BAGHDAD (Reuters) - Iraq’s parliament on Sunday backed a recommendation by the prime minister that all foreign troops should be ordered out, responding to the U.S. killing of a top Iranian military commander and an Iraqi militia leader in Baghdad.
A special session of parliament passed a resolution saying that the Shi’ite-led government, which is close to Iran, should cancel its request for assistance from a U.S.-led coalition.
It is not binding on the government but is likely to be taken up, given caretaker premier Adel Abdul Mahdi’s stance.
“Despite the internal and external difficulties that we might face, it remains best for Iraq on principle and practically,” said Abdul Mahdi, who resigned in November amid street protests.
The session was called after a U.S. drone strike on Friday at Baghdad airport killed Quds Force commander Qassem Soleimani, architect of Iran’s drive to extend its influence across the region, and Iraqi militia leader Abu Mahdi al-Muhandis.
Rival Shi’ite Muslim leaders, including ones opposed to Iranian influence, have united since then in calling for the expulsion of U.S. troops, and Abdul Mahdi’s eventual successor is almost certain to take the same view.
However, one Sunni Muslim lawmaker said Sunni Arab and Kurdish minorities fear the expulsion of the U.S.-led coalition will leave Iraq vulnerable to an insurgency, undermine security, and further empower its Iranian-backed Shi’ite militias.
Most Sunni and Kurdish lawmakers boycotted the session, and the 168 lawmakers present were just three more than the quorum.
Lawmakers from the Iranian-backed Asaib Ahl al-Haq militia, which the U.S. State Department said on Friday it would designate a foreign terrorist organisation, were carrying portraits of Soleimani and Muhandis.
“There is no need for the presence of American forces after defeating Daesh (Islamic State),” Ammar al-Shibli, a Shi’ite lawmaker, said before the session. “We have our own armed forces which are capable of protecting the country.”
Despite decades of enmity between Tehran and Washington, Iranian-backed militias and U.S. troops fought on the same side during Iraq’s 2014-2017 war against Islamic State militants.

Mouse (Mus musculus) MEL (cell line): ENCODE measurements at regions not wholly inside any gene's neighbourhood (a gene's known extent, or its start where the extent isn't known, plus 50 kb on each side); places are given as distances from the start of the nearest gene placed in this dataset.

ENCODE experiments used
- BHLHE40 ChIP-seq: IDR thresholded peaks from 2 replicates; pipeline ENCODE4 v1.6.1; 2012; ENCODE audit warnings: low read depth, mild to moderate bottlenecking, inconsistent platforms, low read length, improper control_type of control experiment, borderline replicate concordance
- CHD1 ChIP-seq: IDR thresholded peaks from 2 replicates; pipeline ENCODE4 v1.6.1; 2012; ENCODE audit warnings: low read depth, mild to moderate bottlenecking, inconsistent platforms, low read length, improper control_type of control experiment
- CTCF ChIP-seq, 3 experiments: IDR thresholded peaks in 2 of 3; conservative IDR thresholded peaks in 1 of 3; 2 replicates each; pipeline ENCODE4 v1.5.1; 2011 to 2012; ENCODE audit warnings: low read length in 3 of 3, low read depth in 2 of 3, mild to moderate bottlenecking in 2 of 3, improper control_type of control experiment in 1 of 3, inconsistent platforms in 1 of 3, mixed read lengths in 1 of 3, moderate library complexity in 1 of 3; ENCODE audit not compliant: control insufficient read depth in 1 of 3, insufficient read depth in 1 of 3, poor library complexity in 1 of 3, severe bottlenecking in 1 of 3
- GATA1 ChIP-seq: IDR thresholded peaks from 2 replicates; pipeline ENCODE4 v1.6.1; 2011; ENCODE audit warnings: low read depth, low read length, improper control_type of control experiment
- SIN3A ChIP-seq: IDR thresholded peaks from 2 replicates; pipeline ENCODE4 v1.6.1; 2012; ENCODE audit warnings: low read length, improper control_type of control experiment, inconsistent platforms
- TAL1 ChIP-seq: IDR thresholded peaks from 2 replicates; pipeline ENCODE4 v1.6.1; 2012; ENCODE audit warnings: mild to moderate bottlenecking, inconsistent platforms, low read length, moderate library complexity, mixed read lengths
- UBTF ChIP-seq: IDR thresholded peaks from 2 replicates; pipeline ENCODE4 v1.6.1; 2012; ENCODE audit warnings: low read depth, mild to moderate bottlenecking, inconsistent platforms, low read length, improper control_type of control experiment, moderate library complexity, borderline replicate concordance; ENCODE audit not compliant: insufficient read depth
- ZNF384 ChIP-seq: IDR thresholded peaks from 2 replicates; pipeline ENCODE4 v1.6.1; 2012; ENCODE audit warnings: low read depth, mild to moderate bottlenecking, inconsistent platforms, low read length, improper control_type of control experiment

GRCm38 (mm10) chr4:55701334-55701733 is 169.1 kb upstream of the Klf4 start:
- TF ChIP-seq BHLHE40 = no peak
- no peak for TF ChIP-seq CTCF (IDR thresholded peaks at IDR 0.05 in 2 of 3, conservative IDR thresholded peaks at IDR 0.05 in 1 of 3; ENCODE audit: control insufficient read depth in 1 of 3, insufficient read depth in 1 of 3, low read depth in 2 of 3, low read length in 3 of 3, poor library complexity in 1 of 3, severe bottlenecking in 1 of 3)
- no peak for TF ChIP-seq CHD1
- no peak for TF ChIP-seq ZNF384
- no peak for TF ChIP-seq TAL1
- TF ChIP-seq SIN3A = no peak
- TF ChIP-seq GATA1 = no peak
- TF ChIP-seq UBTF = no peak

Around 5,000 U.S. troops remain in Iraq, most in an advisory capacity.
Many Iraqis, including opponents of Soleimani, are angry with Washington for killing him and Muhandis on Iraqi soil, potentially dragging their country into another conflict.
The parliamentary resolution was not enough for some Shi’ite leaders, like influential cleric Moqtada al-Sadr, whose militias fought U.S. troops in the past.
“I consider this a weak response, insufficient against American violation of Iraqi sovereignty and regional escalation,” Sadr, who leads the largest bloc in parliament, said in a letter to the assembly read out by a supporter.
Sadr said the security agreement with the United States should be cancelled immediately, its embassy closed down, its troops expelled in a “humiliating” manner, and communication with its government criminalised.
The cleric, a populist who says he opposes both U.S. and Iranian interference in Iraq, seemed to move closer towards Tehran’s orbit, allying with his Iran-backed rivals, a dangerous escalation that could bring more violence.
“I call on Iraq’s resistance groups and the groups outside Iraq to meet immediately and announce the formation of the International Resistance Legions,” he said.
Iran-backed Iraqi militia Nujaba announced its readiness to join the regional militia alliance Sadr called for.
Abdul Mahdi said he had been scheduled to meet Soleimani the day he was killed, and that the general was due to deliver an Iranian response to a Saudi message Abdul Mahdi had earlier passed on to Tehran.
The Saudis and Iranians were about to “reach a breakthrough over the situation in Iraq and the region”, Abdul Mahdi said. Then the United States killed Soleimani.
The Trump administration has said the Iranian commander was planning an imminent attack on Americans.
“What happened on Friday ... is a political assassination subject to wide legal debate even in the U.S. itself so how can Iraq accept it,” Abdul Mahdi said.
He added that the killings will hamper the government’s ability to curb the worst impulses of the militias, adding Muhandis had played a large role in doing this.
“Before the assassination we had negotiating power and pressure tools in many cases and now have lost a lot of them.”
In the southern city of Nassiriya, at least one anti-government protester was killed and three were wounded when pro-militia protesters carrying symbolic caskets for Soleimani and Muhandis tried to enter their protest camp and shots were fired, police and medical sources said.
The anti-government protesters, like thousands across Iraq, have been demanding an overhaul of the entire political system since October and oppose the militias.
Many of those demonstrators see the political elites as subservient to either the United States or Iran as both try to assert regional influence, and denounce both powers.
In Basra, pro-militia protesters also clashed with anti-government ones and shots were fired, security sources said.
Reporting by Ahmed Rasheed and Ahmed Aboulenein; Additional reporting by Maha El Dahan in Baghdad and Aref Mohammed in Basra; Writing by Maha El Dahan and Ahmed Aboulenein; Editing by Kevin Liffey and Frances Kerry